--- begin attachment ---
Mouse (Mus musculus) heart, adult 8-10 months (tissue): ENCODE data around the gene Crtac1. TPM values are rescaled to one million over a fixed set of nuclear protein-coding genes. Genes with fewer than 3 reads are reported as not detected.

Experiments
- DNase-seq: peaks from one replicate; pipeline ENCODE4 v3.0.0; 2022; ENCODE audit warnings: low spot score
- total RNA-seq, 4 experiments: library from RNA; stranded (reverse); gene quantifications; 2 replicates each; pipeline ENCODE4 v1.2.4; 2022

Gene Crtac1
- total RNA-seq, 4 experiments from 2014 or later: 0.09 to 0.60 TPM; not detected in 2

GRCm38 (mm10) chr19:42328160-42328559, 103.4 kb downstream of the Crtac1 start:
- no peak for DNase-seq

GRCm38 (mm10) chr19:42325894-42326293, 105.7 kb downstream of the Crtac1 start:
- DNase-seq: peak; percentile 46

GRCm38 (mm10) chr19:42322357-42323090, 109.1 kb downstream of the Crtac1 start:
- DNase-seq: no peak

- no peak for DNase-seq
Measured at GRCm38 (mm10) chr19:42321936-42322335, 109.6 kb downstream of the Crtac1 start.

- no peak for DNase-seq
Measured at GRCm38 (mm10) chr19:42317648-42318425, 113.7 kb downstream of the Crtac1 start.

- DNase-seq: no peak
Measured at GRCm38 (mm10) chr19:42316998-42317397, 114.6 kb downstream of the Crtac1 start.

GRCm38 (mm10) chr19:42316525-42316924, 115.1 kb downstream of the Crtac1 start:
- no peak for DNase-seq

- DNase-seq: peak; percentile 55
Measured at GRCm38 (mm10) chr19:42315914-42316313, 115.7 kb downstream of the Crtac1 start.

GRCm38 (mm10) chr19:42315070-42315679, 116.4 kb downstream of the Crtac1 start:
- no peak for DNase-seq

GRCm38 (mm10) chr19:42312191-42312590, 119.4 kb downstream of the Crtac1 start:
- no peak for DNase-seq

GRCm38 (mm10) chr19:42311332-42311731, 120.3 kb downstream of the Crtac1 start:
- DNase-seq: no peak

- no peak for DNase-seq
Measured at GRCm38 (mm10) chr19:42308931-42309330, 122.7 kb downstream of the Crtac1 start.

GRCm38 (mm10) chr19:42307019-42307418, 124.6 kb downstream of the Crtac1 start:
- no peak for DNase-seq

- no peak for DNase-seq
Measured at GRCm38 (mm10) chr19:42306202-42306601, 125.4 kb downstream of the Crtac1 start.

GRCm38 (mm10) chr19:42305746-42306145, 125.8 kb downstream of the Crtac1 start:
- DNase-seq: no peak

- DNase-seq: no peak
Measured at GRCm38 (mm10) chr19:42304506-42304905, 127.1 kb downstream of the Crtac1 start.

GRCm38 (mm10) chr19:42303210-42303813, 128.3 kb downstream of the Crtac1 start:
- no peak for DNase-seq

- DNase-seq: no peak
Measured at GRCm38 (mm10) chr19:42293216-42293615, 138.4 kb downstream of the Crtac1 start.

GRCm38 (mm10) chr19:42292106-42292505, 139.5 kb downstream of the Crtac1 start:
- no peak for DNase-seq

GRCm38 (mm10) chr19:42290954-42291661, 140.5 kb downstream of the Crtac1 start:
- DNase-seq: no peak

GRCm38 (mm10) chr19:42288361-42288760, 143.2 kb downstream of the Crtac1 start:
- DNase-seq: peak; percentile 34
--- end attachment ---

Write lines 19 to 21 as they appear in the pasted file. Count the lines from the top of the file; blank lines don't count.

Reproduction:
GRCm38 (mm10) chr19:42316525-42316924, 115.1 kb downstream of the Crtac1 start:
- no peak for DNase-seq

- DNase-seq: peak; percentile 55